They say bull markets climb a wall of worries and this year has been a great example. November was a breakout month for the S&P 500 (up 3.4%) and a breakdown month for defensive sectors like utilities (down 2.3%). The market is now up 25.3% for the year beating utilities by 680bps. This is despite a nearly 100bps decline in 10-year Treasury bond yields YTD. In retrospect, utilities moved ahead of bonds with their strong yearend 2018 move so they had less room to run once it happened. And lower bond yields and Fed easing have helped the market even more than utilities. While there is a lot to worry about in 2020, not the least of which is the election, we remain underweight utilities and wait for the current 10% premium to get closer to its historic 4% average.
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After close on 11/25, a CPUC ALJ issued a proposed decision in the Cost of Capital applications, which will set allowed returns and capital structures for each CA utility’s respective state-regulated rate base in 2020-22. The ROEs would be unchanged for EIX (10.30%) and PCG (10.25%). SRE’s SDG&E electric would get 10.20% vs 10.15% currently. EIX’s SCE would get a 52% equity ratio (vs 48%) – in line with the other two utilities. Balancing fire and inverse risk against a lower interest environment, we see the PD as in line with expectations. The ROEs would be close to the midpoint between the utilities’ requests and intervenors’ recommendations: 115-220bp increases due largely to wildfire risk vs 150-185bp decreases. And the political backlash from recent shutoffs does not appear to have significantly impacted the PD.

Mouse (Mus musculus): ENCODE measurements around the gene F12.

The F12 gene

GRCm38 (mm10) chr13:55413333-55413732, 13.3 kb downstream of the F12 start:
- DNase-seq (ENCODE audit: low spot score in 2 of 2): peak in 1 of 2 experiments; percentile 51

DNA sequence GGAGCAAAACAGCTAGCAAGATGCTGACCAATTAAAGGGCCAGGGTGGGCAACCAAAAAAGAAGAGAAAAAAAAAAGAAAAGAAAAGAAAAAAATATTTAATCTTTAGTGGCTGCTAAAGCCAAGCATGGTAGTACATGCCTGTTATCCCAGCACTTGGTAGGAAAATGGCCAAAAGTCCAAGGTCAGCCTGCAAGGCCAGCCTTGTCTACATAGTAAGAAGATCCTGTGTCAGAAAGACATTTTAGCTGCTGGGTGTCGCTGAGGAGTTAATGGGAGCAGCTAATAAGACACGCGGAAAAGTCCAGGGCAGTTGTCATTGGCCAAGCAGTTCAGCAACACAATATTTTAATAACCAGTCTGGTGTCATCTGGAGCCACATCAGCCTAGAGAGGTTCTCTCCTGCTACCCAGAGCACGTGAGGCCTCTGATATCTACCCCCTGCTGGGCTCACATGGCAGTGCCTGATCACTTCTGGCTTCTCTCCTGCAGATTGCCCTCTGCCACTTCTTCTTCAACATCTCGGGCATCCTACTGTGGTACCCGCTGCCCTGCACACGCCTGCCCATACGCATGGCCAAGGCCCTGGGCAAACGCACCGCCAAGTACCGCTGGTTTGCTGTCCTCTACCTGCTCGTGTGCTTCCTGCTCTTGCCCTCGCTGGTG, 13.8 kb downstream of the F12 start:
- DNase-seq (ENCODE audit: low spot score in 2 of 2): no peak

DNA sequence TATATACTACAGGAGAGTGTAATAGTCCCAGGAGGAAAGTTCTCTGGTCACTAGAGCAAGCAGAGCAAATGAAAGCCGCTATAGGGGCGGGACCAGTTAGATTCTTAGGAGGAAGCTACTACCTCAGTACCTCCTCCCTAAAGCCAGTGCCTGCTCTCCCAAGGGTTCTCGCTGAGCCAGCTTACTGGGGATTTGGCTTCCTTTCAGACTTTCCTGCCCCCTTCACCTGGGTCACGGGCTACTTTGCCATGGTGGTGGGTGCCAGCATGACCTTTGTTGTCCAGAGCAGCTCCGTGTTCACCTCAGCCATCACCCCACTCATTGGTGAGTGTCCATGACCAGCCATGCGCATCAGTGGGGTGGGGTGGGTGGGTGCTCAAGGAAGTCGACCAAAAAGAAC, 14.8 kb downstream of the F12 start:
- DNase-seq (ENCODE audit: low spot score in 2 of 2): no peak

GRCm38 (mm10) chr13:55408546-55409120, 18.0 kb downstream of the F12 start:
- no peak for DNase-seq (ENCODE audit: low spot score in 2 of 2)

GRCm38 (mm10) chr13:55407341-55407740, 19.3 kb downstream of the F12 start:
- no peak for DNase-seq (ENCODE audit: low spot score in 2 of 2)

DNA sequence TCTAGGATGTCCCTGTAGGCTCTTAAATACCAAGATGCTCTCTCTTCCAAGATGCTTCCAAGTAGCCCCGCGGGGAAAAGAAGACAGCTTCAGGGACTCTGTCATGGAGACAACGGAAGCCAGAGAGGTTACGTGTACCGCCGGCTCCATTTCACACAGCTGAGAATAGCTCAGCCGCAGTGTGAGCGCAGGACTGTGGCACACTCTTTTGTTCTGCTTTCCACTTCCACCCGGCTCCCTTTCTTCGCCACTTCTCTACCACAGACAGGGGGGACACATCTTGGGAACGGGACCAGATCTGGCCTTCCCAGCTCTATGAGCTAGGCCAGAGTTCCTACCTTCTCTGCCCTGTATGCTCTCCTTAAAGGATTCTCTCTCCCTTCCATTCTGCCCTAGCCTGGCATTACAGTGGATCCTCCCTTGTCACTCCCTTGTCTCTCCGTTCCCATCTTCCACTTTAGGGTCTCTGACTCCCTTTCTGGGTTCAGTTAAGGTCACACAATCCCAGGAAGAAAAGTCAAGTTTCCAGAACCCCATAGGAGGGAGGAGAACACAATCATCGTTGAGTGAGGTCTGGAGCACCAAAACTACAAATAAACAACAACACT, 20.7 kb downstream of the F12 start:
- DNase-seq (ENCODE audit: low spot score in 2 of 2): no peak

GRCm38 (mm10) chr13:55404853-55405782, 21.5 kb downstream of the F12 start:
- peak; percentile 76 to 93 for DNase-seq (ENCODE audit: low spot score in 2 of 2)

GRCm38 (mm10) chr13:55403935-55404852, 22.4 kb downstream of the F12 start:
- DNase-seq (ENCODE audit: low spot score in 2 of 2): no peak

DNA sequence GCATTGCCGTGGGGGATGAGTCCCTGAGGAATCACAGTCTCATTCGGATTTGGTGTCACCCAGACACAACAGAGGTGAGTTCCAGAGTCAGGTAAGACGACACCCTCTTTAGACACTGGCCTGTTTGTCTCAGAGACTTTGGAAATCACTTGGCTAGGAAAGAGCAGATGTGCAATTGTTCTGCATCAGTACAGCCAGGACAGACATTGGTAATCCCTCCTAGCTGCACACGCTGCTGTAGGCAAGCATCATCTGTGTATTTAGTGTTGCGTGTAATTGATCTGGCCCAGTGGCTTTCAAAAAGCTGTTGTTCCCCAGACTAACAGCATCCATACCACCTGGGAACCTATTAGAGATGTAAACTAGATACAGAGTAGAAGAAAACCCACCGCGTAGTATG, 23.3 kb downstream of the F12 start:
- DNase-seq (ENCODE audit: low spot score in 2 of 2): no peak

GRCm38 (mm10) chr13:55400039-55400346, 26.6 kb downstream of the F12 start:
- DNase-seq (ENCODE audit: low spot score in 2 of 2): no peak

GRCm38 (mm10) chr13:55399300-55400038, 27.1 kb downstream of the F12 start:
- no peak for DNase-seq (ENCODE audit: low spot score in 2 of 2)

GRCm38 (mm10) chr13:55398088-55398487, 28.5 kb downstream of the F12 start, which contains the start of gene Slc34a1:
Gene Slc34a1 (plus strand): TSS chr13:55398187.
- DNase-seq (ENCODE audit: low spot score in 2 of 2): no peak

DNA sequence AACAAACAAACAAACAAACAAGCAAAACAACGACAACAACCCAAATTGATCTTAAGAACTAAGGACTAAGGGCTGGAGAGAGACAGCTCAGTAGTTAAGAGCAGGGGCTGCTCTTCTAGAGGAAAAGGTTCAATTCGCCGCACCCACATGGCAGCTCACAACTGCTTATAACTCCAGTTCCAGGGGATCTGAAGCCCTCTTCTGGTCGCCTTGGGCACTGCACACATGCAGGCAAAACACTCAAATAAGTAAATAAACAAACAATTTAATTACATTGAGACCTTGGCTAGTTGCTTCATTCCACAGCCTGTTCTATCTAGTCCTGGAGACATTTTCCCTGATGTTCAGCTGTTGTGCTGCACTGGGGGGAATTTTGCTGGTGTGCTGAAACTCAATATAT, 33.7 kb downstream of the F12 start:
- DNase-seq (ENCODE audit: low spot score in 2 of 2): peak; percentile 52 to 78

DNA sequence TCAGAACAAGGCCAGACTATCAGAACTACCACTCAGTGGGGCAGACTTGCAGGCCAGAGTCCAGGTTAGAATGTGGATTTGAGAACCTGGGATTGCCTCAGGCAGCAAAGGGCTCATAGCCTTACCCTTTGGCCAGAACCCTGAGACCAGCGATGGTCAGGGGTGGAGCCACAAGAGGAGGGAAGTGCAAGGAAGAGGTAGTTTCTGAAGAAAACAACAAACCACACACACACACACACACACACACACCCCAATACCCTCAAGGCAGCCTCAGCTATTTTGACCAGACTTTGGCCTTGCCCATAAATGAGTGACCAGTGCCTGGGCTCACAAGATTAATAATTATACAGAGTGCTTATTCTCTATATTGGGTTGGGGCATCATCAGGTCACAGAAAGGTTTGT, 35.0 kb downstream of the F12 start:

This morning, it was announced that Dutch energy company Eneco would be purchased by Mitsubishi (80%) and Chubu Electric Power (20%) for $4.1B Euros. This followed a sale process that kicked off almost a year ago, which garnered interest from the likes of Shell, KKR, Macquarie, and EDF as well (Total and Enel dropped out earlier). This got us thinking. Asian investors have already shown a keen interest in U.S. power plant investments, as seen by the readily available financing in CCGT new build. Why couldn’t one of these foreign power companies buy a U.S. IPP? Granted, Eneco is a bit different, in that it has a quasi-regulated gas and electric retail business, as well as growing investments in renewable energy that includes offshore wind. But clearly there is an interest here to diversify out of Asia. When we published our annual power supply update back in September, the number of Japanese and Korean utilities investing in U.S. gas plants was endless.